The African savannah is home to different species of antelopes that roams freely across its plain. One of these species is the Sable Antelope. This rotund, barrel-chested antelope with a short neck, long face, and dark mane is a sight to behold. Both males and females boast impressive ringed horns that rise vertically and curve backward.
When arching their necks and standing with their heads high and tails outstretched, these antelope look like horses. This flexed-neck position makes them appear larger than they really are. The males maintain this position even when they gallop, as the arched neck is an important manifestation of dominance.
As Sable Antelopes grow older, their skin color tends to change. Calves are usually born looking reddish-brown in color, with virtually no markings. However, as they age, the white markings tend to appear on their face, with the rest of their coats turning darker. The older the animal, the more striking the contrast. In terms of social structure, most sable antelopes live in herds that are made up of small females shepherded by a territorial male. The dominant male protects the herd and asserts his dominance over other males through displays of aggression, including fights with their horns.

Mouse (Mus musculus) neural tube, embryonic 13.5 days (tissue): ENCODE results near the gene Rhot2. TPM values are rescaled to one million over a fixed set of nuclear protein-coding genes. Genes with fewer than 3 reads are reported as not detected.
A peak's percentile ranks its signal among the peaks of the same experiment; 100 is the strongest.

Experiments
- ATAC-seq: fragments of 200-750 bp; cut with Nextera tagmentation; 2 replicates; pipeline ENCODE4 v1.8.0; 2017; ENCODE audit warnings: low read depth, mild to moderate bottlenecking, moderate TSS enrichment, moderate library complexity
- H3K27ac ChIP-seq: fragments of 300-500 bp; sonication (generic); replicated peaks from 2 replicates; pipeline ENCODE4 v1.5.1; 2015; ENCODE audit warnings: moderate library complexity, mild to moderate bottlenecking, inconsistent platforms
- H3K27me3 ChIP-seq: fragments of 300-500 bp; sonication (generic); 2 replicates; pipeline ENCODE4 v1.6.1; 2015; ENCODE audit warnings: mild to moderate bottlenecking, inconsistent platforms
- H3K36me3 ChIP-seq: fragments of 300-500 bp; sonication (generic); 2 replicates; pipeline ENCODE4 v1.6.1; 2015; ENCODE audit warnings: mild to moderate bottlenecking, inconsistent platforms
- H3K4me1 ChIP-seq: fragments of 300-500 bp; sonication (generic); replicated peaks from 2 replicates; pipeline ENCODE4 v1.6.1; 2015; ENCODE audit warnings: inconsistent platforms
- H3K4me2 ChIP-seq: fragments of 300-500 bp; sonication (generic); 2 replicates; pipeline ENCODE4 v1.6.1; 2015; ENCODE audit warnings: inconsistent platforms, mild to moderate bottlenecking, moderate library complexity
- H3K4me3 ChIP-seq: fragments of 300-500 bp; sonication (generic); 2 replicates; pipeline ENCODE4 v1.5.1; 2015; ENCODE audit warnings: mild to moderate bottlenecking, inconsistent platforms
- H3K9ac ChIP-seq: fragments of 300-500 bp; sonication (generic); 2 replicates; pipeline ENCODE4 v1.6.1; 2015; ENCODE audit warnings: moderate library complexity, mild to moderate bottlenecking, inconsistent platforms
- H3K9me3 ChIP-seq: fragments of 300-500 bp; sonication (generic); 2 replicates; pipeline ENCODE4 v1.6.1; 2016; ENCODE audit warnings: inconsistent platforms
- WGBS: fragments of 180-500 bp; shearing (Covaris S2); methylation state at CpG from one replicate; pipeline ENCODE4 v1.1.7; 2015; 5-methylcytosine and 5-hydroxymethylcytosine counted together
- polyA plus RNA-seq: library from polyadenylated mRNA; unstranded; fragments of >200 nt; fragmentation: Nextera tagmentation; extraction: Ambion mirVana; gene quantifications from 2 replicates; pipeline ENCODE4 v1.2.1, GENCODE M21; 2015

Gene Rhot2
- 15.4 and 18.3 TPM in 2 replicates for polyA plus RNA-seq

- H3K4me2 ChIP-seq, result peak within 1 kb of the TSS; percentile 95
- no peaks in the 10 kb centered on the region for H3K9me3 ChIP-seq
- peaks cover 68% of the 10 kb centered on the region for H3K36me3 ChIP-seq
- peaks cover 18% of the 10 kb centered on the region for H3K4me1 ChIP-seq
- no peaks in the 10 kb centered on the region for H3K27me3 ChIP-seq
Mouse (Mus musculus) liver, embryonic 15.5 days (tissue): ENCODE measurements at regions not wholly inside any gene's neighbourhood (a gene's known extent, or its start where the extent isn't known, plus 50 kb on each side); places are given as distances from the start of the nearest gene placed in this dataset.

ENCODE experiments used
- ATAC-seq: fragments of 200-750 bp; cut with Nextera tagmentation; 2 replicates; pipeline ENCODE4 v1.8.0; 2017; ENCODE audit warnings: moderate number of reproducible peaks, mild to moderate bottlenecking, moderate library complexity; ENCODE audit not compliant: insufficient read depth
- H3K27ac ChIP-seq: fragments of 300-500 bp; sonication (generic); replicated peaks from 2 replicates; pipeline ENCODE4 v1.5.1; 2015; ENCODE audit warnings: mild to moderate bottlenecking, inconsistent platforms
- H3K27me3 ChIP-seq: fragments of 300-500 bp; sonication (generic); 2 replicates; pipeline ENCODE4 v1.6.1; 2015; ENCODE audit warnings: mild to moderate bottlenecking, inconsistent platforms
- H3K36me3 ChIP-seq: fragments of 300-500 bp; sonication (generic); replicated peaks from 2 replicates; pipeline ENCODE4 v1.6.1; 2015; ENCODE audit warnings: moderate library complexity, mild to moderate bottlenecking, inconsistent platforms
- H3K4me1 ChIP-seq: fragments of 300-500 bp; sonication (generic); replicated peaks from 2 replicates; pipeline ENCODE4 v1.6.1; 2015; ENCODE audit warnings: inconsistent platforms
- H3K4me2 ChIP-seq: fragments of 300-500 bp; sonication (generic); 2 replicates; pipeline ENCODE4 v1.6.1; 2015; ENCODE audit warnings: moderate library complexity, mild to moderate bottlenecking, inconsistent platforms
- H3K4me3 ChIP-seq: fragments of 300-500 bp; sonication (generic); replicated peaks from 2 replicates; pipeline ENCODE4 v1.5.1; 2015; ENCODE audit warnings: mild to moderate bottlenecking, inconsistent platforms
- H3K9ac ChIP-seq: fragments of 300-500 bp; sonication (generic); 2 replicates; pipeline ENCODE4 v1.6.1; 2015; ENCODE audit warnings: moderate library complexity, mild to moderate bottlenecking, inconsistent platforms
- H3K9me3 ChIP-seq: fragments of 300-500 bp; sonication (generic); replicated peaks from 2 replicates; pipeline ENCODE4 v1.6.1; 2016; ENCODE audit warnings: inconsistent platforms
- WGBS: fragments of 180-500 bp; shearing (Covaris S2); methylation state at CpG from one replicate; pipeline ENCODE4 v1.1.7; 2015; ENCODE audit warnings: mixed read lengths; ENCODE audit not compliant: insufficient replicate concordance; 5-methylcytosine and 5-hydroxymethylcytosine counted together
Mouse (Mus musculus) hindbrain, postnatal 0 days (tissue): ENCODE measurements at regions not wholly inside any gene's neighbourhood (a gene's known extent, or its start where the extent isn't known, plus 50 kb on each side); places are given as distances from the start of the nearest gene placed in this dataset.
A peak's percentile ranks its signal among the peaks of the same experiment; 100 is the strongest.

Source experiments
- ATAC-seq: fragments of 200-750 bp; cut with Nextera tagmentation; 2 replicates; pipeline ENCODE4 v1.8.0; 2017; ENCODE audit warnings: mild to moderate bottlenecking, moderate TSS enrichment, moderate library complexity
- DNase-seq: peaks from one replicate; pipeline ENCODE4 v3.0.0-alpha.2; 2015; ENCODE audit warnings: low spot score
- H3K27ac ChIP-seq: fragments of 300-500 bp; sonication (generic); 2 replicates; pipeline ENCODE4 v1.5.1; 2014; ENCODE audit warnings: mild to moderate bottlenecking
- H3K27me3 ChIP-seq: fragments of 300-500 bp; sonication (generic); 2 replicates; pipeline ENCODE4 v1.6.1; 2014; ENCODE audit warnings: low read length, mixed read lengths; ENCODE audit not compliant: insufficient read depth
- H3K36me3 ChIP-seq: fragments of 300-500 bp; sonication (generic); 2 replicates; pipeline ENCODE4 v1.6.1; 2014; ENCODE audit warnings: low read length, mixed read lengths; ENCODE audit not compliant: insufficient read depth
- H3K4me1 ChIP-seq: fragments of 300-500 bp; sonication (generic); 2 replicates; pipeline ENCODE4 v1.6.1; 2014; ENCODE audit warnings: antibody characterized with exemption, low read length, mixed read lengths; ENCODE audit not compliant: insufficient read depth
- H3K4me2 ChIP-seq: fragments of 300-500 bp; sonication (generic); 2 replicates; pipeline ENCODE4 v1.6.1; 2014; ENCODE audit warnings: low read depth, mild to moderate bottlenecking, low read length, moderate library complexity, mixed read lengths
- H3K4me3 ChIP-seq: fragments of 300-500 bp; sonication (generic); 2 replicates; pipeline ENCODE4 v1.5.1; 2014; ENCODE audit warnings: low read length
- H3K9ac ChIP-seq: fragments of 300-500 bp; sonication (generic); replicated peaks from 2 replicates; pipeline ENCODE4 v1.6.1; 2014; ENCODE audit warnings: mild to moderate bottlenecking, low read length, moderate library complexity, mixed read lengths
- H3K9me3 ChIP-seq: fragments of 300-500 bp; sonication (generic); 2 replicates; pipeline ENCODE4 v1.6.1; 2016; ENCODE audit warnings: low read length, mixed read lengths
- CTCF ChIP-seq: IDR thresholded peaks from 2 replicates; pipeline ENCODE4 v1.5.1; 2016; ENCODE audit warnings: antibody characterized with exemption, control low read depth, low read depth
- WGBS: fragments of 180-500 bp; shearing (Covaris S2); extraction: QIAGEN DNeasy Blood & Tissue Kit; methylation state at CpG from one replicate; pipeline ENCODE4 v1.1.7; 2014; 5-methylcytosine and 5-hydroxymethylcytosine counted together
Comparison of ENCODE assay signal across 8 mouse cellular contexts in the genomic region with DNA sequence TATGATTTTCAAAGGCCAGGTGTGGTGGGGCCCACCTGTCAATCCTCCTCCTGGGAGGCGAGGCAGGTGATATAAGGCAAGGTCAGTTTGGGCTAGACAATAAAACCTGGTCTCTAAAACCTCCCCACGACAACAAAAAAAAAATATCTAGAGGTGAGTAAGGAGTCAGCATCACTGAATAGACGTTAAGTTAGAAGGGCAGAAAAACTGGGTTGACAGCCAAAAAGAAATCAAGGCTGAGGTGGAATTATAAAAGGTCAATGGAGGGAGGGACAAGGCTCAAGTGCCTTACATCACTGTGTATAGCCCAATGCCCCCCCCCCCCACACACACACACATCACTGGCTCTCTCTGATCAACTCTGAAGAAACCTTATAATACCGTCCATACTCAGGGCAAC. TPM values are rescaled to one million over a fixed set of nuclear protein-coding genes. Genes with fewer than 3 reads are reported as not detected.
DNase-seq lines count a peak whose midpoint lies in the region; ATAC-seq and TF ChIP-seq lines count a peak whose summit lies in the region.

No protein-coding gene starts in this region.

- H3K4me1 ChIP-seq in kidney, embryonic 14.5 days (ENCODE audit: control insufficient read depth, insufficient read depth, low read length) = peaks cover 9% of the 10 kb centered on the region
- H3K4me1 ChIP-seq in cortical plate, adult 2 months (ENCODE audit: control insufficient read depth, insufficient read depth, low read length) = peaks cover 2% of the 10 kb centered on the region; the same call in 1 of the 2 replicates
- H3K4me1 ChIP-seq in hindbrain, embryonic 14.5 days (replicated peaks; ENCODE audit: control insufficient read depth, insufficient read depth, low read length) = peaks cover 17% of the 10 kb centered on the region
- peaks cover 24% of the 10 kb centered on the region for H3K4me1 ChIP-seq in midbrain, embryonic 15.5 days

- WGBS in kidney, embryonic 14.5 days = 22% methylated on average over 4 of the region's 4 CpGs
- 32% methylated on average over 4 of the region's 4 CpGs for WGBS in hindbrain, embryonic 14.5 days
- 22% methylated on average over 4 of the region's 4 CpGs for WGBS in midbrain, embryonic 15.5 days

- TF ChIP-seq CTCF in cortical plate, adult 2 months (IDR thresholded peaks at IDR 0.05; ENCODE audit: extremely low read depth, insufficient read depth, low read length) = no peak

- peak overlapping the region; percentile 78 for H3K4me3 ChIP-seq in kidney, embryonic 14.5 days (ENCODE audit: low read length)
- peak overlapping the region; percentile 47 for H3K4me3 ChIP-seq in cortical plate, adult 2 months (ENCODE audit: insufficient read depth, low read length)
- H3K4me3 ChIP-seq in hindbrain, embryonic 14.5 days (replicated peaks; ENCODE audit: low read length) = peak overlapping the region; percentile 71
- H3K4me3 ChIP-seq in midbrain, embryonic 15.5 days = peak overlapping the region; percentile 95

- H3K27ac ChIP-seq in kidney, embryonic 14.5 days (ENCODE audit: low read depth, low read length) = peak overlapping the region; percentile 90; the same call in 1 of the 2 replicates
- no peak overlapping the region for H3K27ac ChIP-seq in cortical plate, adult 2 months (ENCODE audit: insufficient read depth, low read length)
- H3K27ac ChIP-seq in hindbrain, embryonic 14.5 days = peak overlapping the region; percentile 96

Males with the best territories have the best mating success. The herds have home ranges that encompass several male territories. Once a female group wanders into a male’s territory, he tries to keep her there, especially if any females are in heat.
In some areas, breeding females give birth during a two-month period. The timing can, however, change from year to year. In terms of diet, sable antelopes feed primarily on grass, but at times, they will eat herbs and leaves from shrubs and trees. They are never found very far from water and are especially dependent upon it during the dry season.
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